A Blue Star Is Born
Amsonia tabernaemontana, that is, commonly known as Blue Star because of its star-shaped blue flowers in May and June.
This is a plant that starts out small but gets quite hefty with time. The one in the front gets almost four feet high and three feet across. Flopping can be a problem after the flowers are done, and I have tried various strategies to keep this guy reasonably upright. Currently I am using a metal rod and green twine.
Other than flopping, this is a plant that requires very little attention. Blue Star has a native range that stretches from Massachussets to Illinois and Kansas, south to Florida and Texas.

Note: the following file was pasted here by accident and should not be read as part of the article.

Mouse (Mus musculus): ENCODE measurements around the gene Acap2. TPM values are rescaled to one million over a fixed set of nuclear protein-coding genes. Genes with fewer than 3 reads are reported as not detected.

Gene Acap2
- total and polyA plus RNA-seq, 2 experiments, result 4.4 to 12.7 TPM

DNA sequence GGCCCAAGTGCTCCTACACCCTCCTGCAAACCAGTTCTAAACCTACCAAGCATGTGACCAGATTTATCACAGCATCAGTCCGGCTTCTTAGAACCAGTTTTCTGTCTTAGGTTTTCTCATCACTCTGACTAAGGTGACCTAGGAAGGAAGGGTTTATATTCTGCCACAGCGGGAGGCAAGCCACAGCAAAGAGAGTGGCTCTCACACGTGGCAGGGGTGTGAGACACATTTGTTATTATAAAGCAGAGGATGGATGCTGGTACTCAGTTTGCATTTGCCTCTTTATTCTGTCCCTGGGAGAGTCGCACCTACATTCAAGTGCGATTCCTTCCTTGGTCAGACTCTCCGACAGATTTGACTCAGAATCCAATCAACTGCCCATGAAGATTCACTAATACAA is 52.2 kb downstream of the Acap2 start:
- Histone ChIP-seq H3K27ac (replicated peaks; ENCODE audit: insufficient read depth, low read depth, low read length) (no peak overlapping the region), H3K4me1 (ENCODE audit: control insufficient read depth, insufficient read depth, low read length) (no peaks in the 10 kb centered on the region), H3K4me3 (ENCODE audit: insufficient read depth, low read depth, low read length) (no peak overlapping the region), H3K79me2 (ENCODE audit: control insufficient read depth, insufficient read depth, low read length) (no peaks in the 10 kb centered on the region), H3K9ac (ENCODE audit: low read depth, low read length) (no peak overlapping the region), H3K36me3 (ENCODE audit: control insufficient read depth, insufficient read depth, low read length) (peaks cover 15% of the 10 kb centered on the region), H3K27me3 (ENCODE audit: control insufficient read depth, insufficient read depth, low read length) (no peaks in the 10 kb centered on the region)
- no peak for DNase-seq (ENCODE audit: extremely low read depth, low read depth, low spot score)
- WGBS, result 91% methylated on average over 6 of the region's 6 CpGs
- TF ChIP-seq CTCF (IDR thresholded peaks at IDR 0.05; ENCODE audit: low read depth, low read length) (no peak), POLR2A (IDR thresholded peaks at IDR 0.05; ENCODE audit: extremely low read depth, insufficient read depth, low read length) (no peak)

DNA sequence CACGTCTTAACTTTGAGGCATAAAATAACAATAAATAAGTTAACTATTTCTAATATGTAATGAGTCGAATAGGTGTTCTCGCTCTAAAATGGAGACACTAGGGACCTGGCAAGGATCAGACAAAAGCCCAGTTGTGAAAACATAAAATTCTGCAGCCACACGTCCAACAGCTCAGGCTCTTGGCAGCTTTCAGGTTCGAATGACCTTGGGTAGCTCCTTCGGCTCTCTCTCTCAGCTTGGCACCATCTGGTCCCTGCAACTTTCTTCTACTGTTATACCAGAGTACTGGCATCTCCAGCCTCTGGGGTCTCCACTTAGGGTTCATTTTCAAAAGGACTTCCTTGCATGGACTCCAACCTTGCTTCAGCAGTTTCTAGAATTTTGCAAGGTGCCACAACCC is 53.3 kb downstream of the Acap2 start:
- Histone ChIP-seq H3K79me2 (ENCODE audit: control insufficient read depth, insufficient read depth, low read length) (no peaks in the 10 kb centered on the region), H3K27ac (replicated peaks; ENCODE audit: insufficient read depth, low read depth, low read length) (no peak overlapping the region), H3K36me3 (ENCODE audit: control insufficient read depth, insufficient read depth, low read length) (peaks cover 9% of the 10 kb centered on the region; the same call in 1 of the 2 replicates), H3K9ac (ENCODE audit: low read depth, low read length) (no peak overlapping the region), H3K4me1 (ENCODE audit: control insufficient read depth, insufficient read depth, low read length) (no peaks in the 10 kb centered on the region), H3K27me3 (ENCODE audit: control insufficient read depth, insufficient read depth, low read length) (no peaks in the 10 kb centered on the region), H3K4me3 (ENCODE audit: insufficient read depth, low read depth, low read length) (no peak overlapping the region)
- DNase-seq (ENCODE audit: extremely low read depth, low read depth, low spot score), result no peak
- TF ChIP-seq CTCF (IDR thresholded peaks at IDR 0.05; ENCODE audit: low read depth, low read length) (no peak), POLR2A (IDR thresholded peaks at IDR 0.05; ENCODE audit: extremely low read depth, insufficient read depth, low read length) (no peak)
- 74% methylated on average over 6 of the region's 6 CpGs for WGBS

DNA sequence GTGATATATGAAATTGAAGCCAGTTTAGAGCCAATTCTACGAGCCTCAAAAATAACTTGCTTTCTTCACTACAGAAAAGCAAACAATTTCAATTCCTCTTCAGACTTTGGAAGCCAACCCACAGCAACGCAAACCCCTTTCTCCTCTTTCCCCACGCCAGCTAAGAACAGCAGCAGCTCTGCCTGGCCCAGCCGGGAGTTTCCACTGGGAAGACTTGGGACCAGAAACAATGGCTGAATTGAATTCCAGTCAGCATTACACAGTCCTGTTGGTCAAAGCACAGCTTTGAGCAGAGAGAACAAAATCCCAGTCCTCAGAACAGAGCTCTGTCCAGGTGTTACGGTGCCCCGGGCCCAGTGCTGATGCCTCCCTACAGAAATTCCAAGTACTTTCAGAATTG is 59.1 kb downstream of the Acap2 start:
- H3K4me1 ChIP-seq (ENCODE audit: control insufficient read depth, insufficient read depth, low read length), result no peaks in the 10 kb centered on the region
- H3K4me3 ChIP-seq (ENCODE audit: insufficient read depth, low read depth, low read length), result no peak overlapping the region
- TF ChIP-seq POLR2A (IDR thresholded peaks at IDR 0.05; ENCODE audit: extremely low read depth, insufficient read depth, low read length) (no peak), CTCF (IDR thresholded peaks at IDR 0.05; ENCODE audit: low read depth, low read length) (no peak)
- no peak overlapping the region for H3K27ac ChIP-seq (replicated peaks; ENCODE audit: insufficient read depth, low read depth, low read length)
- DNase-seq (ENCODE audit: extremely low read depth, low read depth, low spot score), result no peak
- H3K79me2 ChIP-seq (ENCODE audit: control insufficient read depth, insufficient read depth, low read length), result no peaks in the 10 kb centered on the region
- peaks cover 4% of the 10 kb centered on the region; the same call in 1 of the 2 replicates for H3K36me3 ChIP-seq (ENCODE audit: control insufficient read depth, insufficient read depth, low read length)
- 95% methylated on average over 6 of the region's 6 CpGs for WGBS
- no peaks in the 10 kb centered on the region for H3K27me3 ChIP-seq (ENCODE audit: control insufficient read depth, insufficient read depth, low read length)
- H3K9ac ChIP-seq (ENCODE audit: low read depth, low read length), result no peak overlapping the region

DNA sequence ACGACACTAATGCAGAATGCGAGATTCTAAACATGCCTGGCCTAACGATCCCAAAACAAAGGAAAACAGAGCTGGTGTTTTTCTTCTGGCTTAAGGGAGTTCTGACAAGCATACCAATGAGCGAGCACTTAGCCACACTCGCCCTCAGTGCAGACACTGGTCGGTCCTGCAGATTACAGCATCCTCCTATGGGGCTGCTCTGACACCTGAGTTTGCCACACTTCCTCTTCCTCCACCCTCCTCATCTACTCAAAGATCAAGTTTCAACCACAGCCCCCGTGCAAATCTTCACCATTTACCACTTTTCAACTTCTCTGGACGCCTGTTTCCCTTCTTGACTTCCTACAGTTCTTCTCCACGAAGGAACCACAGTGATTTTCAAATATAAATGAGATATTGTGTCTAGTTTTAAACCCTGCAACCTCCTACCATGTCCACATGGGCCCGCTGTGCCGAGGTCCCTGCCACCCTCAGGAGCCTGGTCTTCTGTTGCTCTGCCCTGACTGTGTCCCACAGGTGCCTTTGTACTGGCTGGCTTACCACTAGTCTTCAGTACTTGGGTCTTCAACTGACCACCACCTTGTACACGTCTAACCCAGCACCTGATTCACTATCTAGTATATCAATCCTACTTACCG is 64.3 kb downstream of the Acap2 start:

Before planting this Blue Star, you should feel pretty confident about where you are putting it. After a couple of years it shall not be moved, as the song says.
Once the flowers are done, the Blue Star foliage adds a finely textured element to the flowering border. The leaves are narrow and almost willow-like.
Blue Star grows well in full sun or part shade. A Blue Star variety, ‘Blue Ice’, is growing in my lightly shaded back garden. This variety is much more compact. The flowers are a deeper lavender blue, as opposed to the light sky blue of the species. These are newer plants and have not yet achieved their full size.
A. tabernaemontana should not be confused with Arkansas Blue Star, A. hubrichtii. This plant has even finer foliage, almost needle-like, and striking fall color. Some claim that A. tabernaemontana also have strong fall color but that has not been my experience.
Do you have Blue Star or Arkansas Blue Star in your garden?